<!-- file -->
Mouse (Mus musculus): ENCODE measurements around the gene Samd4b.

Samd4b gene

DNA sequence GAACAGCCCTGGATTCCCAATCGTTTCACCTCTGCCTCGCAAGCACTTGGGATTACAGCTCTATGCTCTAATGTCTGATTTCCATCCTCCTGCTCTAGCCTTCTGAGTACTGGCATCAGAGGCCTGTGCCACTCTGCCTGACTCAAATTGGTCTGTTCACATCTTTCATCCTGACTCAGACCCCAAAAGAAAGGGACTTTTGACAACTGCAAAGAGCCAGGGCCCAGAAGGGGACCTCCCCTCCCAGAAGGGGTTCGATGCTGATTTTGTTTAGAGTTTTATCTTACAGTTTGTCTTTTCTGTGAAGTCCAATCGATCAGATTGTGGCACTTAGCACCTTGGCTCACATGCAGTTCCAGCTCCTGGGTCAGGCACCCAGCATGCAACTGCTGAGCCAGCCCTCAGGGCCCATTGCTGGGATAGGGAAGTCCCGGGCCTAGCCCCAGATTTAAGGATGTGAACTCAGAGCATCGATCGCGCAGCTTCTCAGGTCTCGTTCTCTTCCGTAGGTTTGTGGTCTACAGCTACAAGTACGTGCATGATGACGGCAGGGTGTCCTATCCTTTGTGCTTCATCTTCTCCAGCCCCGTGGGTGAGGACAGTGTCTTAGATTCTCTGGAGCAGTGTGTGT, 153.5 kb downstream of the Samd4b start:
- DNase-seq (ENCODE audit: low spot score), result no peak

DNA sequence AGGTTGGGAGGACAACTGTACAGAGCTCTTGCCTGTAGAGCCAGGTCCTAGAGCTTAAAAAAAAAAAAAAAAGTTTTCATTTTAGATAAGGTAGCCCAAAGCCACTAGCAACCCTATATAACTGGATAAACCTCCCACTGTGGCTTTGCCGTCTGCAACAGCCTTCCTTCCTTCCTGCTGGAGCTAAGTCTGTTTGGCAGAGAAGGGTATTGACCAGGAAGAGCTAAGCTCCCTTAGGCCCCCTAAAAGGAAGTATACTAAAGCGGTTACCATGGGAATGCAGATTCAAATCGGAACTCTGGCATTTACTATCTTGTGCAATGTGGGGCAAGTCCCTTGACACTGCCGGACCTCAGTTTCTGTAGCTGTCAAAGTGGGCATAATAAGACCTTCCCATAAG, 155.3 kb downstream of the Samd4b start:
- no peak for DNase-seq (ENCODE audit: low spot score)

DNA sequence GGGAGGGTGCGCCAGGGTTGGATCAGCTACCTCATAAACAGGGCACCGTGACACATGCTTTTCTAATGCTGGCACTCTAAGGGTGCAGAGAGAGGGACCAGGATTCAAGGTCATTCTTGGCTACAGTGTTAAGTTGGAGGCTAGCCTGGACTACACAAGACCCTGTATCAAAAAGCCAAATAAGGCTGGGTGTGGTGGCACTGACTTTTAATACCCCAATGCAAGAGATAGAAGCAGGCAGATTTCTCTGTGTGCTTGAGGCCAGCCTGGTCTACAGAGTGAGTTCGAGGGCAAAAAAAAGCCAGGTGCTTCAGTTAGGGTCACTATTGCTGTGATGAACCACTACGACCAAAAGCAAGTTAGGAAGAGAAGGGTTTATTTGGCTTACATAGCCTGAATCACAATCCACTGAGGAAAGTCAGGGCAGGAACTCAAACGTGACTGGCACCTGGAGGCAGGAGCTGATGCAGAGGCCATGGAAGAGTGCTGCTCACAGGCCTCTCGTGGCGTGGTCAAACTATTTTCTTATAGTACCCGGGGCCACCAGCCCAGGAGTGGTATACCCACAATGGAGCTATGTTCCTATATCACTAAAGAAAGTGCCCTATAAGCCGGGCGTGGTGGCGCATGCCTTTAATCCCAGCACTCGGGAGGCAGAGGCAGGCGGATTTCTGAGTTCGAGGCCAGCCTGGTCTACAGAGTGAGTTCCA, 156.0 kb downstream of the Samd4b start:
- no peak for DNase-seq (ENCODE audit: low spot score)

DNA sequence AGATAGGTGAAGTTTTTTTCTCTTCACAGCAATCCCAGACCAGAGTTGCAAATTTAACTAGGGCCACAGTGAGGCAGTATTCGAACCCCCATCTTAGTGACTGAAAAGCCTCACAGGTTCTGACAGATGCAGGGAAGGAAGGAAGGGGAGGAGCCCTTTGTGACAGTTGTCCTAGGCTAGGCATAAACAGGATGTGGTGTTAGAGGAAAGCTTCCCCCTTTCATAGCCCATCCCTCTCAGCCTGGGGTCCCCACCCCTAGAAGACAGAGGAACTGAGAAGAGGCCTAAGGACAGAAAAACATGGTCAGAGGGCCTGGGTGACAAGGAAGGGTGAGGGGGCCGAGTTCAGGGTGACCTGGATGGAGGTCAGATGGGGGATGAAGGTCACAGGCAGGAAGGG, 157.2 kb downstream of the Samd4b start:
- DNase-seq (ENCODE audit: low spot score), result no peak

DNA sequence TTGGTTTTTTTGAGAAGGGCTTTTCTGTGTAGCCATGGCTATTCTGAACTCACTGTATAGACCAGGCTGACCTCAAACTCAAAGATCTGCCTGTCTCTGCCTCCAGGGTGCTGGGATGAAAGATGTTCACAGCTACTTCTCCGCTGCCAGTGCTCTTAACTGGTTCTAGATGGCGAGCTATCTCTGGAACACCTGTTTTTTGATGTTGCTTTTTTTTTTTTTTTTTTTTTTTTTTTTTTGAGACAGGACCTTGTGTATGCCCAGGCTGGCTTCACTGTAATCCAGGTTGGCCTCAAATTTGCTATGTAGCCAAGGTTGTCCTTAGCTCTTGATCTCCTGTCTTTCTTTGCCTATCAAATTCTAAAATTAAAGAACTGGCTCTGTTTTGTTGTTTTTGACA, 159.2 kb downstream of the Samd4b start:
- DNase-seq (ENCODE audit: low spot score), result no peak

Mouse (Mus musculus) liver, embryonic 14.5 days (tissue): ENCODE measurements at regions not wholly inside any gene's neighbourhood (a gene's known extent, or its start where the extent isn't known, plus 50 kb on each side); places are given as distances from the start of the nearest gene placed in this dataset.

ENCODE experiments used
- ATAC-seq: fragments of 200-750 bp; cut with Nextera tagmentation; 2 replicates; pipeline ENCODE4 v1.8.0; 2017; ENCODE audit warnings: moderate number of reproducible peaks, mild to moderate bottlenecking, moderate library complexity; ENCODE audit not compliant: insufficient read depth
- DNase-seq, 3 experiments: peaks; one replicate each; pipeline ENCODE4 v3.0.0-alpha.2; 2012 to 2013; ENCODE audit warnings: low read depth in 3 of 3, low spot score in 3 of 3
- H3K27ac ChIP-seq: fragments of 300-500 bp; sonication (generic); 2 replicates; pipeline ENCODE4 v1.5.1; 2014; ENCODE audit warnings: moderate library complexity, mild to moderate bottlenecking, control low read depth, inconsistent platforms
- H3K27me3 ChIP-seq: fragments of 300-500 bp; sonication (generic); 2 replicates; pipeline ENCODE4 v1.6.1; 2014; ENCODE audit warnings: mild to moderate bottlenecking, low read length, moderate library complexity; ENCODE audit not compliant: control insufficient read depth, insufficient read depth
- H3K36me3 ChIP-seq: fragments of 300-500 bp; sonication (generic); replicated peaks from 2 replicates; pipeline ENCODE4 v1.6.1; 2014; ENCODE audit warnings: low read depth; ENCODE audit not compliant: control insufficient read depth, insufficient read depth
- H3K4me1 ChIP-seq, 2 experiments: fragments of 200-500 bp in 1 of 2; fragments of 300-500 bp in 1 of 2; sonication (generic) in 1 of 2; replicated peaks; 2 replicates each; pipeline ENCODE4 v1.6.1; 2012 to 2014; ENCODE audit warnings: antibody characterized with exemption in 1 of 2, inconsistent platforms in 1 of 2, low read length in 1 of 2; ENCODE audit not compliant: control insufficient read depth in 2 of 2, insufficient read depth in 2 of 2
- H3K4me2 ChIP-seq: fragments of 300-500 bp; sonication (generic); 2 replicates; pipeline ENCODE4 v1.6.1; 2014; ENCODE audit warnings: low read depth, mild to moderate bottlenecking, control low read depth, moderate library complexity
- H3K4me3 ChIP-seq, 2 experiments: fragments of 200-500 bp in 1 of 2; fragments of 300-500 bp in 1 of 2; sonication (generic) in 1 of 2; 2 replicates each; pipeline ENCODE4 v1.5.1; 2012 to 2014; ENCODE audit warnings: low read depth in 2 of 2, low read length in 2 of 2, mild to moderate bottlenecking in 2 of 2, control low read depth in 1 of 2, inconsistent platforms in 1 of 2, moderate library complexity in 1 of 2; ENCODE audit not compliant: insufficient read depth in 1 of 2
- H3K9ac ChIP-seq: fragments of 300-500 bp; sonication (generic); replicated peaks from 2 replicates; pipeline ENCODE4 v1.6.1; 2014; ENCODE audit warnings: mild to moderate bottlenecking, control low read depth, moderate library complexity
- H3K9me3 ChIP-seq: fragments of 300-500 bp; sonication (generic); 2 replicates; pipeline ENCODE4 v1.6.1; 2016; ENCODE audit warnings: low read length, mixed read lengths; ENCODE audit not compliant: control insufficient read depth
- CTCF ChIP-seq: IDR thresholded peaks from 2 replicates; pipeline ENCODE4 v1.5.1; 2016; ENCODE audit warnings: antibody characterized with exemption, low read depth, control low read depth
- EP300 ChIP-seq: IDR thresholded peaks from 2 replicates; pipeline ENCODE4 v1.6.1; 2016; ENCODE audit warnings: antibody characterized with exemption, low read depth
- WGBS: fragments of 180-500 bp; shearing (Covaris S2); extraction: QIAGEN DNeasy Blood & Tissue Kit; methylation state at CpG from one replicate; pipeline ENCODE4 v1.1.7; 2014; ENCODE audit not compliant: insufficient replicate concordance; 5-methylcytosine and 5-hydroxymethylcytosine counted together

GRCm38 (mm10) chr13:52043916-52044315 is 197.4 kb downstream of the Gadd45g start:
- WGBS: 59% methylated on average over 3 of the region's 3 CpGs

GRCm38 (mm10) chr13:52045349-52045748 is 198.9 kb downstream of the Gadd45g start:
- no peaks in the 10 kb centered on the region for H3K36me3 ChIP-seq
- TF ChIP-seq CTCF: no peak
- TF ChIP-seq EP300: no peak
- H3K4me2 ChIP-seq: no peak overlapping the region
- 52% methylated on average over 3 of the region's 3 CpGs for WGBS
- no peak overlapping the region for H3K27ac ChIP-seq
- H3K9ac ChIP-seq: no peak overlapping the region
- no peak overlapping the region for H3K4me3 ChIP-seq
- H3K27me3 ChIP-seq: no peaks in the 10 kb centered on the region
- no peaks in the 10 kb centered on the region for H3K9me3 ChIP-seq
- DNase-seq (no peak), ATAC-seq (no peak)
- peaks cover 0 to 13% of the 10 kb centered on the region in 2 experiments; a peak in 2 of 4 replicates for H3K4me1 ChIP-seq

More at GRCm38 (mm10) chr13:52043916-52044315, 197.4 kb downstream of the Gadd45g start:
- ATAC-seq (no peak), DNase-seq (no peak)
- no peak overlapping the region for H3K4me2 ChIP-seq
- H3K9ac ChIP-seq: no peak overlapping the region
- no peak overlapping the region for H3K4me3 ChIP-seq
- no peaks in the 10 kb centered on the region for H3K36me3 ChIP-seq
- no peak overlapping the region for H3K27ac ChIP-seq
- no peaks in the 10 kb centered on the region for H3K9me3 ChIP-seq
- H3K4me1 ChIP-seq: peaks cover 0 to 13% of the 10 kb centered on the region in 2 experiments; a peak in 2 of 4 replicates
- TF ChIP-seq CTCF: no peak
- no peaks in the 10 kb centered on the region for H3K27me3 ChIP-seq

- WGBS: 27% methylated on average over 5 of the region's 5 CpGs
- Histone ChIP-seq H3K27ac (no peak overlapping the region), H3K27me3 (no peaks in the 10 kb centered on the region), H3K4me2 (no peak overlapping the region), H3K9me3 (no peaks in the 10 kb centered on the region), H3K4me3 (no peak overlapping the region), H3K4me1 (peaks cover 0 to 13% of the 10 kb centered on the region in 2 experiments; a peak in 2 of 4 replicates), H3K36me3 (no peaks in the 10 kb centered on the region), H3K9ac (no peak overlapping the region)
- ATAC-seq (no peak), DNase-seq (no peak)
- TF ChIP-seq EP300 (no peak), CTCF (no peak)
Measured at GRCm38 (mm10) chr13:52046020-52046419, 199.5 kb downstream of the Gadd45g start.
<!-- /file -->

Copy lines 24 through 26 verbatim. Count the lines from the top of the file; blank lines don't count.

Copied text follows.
- H3K9me3 ChIP-seq: fragments of 300-500 bp; sonication (generic); 2 replicates; pipeline ENCODE4 v1.6.1; 2016; ENCODE audit warnings: low read length, mixed read lengths; ENCODE audit not compliant: control insufficient read depth
- CTCF ChIP-seq: IDR thresholded peaks from 2 replicates; pipeline ENCODE4 v1.5.1; 2016; ENCODE audit warnings: antibody characterized with exemption, low read depth, control low read depth
- EP300 ChIP-seq: IDR thresholded peaks from 2 replicates; pipeline ENCODE4 v1.6.1; 2016; ENCODE audit warnings: antibody characterized with exemption, low read depth